I recently found an interesting way to organize random bits of information: a personal Wiki. It’s a great idea to have data repository shared between your machines: important notes about people, conversations, events, tasks you’ve accomplished, thoughts, and a hundred of little pieces of knowledge which don’t belong anywhere else. There is plenty of software out there which lets you set up a personal Wiki, and some of it is very lightweight and well polished. However, I prefer to do most of my editing and writing in Vim. As tip #22 from “The Pragmatic Programmer” states:

Use a single editor well

We think it is better to know one editor very well, and use it for all editing tasks: code, documentation, memos, system administration, and so on. Without a single editor, you face a potential modern day Babel of confusion.

I fully agree with the above statement and I try to use one editor for the majority of tasks which require typing, without having to remember which editor contains certain features, and which doesn’t. That’s one of the main reasons I went with vimwiki - a lightweight and clean personal Wiki with it’s own Wiki-style markdown. Oh, vimwiki also subscribes to another tip from “The Pragmatic Programmer”:

Keep knowledge in plain text

The vimwiki plugin has a number of interesting and useful features:

  • Memorable mappings for moving in and out of Wikis. Hit <leader>ww and you are on the home page of your Wiki. The <leader>wt will open the Wiki in a new tab: the rest of the mappings are as intuitive.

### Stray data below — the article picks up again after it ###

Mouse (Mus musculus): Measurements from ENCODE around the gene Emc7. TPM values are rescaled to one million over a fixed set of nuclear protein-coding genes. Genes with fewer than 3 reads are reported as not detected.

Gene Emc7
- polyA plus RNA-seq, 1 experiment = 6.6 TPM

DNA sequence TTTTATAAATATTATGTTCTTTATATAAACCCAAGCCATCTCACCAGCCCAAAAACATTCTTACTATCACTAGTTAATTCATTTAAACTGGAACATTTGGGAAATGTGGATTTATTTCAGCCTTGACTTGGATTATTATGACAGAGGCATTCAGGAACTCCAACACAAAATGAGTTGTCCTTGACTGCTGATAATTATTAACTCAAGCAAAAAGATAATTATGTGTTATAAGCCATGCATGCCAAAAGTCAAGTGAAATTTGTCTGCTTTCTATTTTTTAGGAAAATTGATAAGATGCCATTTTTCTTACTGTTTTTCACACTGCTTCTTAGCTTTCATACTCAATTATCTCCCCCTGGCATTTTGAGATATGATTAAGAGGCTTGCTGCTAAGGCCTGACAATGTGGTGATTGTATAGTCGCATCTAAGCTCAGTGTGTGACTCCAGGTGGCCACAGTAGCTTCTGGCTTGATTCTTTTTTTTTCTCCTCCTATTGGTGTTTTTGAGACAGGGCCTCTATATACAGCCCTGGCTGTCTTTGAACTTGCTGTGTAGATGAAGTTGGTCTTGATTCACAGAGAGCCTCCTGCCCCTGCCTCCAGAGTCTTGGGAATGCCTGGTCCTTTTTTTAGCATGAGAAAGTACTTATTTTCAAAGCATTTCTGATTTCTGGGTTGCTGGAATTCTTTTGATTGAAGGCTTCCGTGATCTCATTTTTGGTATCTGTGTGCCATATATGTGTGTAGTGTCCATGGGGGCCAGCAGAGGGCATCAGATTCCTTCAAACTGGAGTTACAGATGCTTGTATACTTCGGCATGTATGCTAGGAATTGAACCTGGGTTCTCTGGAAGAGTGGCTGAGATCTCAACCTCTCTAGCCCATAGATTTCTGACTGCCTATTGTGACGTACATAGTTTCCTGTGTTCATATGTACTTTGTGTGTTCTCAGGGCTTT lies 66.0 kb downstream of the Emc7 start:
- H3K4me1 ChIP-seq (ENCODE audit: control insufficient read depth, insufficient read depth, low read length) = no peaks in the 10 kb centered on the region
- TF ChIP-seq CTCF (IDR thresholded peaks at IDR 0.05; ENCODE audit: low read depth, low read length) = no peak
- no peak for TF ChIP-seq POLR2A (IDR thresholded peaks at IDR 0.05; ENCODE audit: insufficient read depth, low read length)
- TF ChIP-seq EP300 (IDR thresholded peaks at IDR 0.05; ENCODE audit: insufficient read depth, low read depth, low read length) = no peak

• Multiple Wikis support: really handy if you have a number of separate projects for which you want to keep separate entries.
  • Diary-like quick notes. You can create an instant page for today by hitting <leader>w<leader>w. Combination <leader>wi brings you to a diary home page, and <leader>w<leader>i re-indexes the diary entries.
  • Easy link creation: hit enter on a word and it will turn into a link to another page. Hitting enter on a link will transport you to the destination page. Simply surrounding text with double square brackets ([[]]) works as well.
  • Navigation: enter to follow a link, backspace to go back.
  • You can convert all your records into html by executing :VimwikiAll2HTML.
  • Extensive and well written help file. Just run :help vimwiki and start reading.

The list can go on forever, but these are the features I found to be the most useful.

In order to enjoy synchronization between all my machines, I hosted my Wiki in a Dropbox folder - vimwiki lets you specify locations from each one of your Wikis.

let g:vimwiki_list = [{'path': '$HOME/Dropbox/wiki'}]

Download it from the GitHub: https://github.com/vimwiki/vimwiki.